The Toronto Raptors went into Milwaukee on Friday night and used a sensational third quarter to knock off the Bucks 129-110. Here are my thoughts on the game!
The Toronto Raptors beat the Milwaukee Bucks 131-127 in overtime last night, in what was without a doubt one of the most entertaining games of the season. I think I ended up with more notes on this game—even before the OT—than any other game this year! I’ll try and make sense of them.
The Toronto Raptors went into Charlotte last night and beat the Hornets rather easily, it seems. I missed the game as I was attending a Christmas party (it is that time of year!) but I’ve got a few quick thoughts on the result anyway!
A few thoughts on the Toronto Raptors eking out a win—their 7th in the last 8 games—over the Phoenix Suns last night…
Have Serge Ibaka and Jonas Valanciunas learned to play together?
It’s taken about 60 games combined from last season to now, but in the last 8 games, the Raptors starters have an offensive rating of 123.2 and a defensive rating of 94.2. That’s really good! Ibaka and Valanciunas together are at 118.5 and 101.4. (As a point of comparison, through the first 10 games of the season, the pairing was broke even at 114.1 on both offense and defense.
But who needs advanced stats? Just look at the old school box scores. Serge is averaging 16.6 pts and 6.4 rebounds over the past 8; JV is at 13 and 9. Perhaps most importantly has been Serge’s shooting; he’s shooting 50% from three over that stretch and averaging 1.8 blocks. On the broadcast last night, Jack Armstrong mentioned that Ibaka might finally be turning into the third player the Raptors need; I still think Ibaka’s rebounding numbers need to come up, but the improvements in his shooting and defense are making a huge difference.
I’m super pleased with Fred VanVleet’s play, but…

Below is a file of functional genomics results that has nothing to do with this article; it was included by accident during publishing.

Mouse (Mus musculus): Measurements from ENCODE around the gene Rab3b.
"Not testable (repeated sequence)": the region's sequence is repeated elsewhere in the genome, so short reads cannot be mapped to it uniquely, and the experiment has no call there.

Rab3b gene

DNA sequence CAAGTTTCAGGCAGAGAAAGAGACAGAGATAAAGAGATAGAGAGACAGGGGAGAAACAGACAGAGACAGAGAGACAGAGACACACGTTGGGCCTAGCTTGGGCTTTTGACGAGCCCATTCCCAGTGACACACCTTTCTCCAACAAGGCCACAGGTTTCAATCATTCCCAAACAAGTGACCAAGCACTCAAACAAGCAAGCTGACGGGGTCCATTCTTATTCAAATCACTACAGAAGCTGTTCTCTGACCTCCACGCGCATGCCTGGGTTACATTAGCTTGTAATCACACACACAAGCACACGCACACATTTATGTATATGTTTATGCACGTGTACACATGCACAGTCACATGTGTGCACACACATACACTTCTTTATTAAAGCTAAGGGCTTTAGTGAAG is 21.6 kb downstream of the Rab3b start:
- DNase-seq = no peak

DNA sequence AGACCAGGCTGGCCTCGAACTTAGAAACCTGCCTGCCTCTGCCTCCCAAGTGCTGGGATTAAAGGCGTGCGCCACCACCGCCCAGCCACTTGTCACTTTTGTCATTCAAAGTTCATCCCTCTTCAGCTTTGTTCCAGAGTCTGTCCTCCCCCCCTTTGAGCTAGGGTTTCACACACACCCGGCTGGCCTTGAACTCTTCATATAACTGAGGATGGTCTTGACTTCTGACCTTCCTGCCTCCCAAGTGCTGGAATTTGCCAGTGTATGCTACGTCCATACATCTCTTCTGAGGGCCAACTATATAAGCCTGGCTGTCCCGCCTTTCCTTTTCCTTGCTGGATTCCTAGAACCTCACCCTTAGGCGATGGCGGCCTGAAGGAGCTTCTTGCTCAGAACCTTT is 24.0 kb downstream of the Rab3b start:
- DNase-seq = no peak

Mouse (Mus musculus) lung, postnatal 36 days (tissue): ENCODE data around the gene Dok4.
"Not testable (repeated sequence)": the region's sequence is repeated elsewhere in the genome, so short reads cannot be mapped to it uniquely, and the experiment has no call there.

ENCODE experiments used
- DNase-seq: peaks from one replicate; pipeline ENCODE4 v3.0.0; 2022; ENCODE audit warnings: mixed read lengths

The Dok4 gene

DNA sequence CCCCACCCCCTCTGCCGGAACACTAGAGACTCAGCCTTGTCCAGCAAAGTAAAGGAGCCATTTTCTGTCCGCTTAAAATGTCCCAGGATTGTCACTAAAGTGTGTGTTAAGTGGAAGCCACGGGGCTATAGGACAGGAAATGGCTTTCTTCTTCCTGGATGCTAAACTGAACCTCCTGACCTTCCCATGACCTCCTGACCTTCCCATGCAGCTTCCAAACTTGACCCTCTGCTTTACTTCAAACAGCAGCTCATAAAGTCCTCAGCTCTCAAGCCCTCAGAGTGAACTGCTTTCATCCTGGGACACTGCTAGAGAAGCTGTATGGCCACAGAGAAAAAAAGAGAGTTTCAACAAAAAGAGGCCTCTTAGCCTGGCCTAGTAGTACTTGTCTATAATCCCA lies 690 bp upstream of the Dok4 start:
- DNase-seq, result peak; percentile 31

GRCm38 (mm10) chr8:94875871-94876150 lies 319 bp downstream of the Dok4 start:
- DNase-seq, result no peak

… is he really the best choice to be closing games alongside Lowry? I ask not because of any Fred VanVleet deficiency, but rather that I think CJ Miles or OG Anunoby’s particular skill sets might be more suited to those lineups. I know Fred is smart and a good ball handler; but Miles’ shooting is so valuable, not just for his own offense but for the way he opens up spacing for DeMar DeRozan and Kyle Lowry, that I would love to see more of it.
(At least last night, Dwane Casey left JV in the game in the fourth to bang with Greg Monroe; he got great offensive rebounding position on DeRozan’s shot with 30 seconds left, and got fouled. He only hit 1 of 2, but I’m glad he was in there!)
One thing I love about FVV though, is his confidence. It never wavers. Even last night—when the officials weren’t giving him anything—he kept scrapping and going to the rim. Another great example, on one possession early in the fourth, Fred missed an open three. Jakob Poeltl tracked down the rebound, and the ball swung back to FVV in the same spot—and he took it and drained it. That’s something a lot of young players would be hesitant to do; I love to see guys unafraid to take that shot.
The Toronto Raptors bench funk continues
Has the league caught up to the Raptors bench? Is it regression to the mean? Is it just a slump? Whatever it is, the bench has let the team down in the past several games. The 5-man bench unit is a negative 25.1 points per 100 possessions over these past 8. That’s unbelievably bad. It might be time to go back to staggering Kyle and DeMar more; 4-man bench lineups with one of the two, in small sample sizes, both have positive net ratings over the same period.
I know the arguments against it, specifically the rest that’s so valuable for Kyle and DeMar. But the Raps can’t keep giving up runs to start the third and fourth like this. The “rest” that Kyle and DeMar getting isn’t nearly as valuable if they have to work twice as hard to overcome deficits when they come back into games!
Speaking of “funks,” my goodness is Norman Powell struggling
I’m worried about Norm. I love Norm. He’s been the one Raptor out of all the young’uns that I want to see succeed. His slam dunk to seal game 5 against the Pacers two years ago is one of my favourite Raptors moments. But man, he is pressing right now. He’s not making anything, either inside or out; you can see that he’s scared to shoot from the outside and scared to get his shot blocked at the rim. And as Jack pointed out last night, after every play he’s looking back at the bench waiting to get subbed out. Over this 8-game stretch I keep talking about—in which the Raptors have won 7, don’t forget—Norm is shooting 40%, 24% from three, and has a plus-minus of negative 3.6 in 15 minutes a night.